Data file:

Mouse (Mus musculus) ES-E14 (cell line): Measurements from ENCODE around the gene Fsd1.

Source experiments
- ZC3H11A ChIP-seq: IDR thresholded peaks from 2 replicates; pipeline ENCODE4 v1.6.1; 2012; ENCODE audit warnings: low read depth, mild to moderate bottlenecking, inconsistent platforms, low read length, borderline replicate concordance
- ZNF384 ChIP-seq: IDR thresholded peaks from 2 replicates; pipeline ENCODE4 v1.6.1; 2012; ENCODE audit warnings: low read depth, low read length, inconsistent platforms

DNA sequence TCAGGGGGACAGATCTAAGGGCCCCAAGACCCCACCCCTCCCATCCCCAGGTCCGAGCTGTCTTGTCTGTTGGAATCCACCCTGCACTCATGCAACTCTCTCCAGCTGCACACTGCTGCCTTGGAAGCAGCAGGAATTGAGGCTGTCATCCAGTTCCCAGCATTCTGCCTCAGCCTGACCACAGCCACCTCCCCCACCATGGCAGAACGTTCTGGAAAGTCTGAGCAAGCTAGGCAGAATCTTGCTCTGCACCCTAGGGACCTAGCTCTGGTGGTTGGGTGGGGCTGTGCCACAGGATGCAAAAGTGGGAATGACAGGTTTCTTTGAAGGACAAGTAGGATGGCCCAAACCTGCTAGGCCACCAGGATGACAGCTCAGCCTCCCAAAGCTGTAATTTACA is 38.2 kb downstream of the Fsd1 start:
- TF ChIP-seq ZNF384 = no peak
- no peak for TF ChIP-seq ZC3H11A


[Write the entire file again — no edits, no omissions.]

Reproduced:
Mouse (Mus musculus) ES-E14 (cell line): Measurements from ENCODE around the gene Fsd1.

Source experiments
- ZC3H11A ChIP-seq: IDR thresholded peaks from 2 replicates; pipeline ENCODE4 v1.6.1; 2012; ENCODE audit warnings: low read depth, mild to moderate bottlenecking, inconsistent platforms, low read length, borderline replicate concordance
- ZNF384 ChIP-seq: IDR thresholded peaks from 2 replicates; pipeline ENCODE4 v1.6.1; 2012; ENCODE audit warnings: low read depth, low read length, inconsistent platforms

DNA sequence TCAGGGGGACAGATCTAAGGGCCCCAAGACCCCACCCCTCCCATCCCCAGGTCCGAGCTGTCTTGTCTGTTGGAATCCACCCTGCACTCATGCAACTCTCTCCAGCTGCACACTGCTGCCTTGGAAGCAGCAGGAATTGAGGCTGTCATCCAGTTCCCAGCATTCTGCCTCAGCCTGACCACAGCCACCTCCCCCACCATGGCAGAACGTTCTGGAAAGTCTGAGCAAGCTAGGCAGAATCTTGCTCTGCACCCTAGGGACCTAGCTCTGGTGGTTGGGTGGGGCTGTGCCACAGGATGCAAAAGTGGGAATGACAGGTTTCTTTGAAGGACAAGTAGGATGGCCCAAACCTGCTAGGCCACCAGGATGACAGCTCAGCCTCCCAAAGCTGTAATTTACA is 38.2 kb downstream of the Fsd1 start:
- TF ChIP-seq ZNF384 = no peak
- no peak for TF ChIP-seq ZC3H11A